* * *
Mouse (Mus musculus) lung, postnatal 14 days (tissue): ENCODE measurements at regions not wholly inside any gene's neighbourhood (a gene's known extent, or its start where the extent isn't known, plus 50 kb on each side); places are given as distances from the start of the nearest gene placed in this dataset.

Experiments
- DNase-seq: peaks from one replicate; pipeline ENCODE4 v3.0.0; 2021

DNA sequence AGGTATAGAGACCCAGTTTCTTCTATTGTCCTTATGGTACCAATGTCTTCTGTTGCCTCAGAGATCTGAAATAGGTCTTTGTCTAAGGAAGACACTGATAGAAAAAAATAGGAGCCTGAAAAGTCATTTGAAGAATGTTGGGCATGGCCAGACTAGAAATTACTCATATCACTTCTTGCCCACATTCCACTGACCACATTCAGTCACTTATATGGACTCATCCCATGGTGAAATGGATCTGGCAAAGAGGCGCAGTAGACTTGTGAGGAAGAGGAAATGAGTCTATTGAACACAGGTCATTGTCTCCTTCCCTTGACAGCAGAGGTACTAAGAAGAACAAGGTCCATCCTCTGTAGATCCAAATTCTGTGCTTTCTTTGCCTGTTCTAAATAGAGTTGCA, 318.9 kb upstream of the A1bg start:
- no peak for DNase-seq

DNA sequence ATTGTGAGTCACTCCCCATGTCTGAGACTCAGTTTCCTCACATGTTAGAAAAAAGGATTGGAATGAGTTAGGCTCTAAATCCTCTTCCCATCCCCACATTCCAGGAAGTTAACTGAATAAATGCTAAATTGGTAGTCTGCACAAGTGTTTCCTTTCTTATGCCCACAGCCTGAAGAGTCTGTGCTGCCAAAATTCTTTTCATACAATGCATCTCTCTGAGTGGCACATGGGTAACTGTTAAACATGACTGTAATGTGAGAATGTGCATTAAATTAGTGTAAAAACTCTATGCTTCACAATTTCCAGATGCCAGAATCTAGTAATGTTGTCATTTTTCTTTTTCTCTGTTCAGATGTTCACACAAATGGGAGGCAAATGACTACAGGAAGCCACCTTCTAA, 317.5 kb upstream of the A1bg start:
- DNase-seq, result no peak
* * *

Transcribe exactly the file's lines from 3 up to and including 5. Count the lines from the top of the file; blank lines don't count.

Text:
- DNase-seq: peaks from one replicate; pipeline ENCODE4 v3.0.0; 2021

DNA sequence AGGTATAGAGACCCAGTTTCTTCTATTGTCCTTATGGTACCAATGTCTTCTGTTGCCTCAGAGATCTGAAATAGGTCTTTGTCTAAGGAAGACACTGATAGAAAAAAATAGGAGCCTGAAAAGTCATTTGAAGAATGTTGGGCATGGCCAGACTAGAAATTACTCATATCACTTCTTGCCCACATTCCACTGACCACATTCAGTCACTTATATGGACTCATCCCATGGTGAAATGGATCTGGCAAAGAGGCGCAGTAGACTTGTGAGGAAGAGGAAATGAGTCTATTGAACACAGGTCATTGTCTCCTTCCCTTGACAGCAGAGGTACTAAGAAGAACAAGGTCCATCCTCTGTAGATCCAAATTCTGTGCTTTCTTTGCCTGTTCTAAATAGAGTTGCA, 318.9 kb upstream of the A1bg start:
- no peak for DNase-seq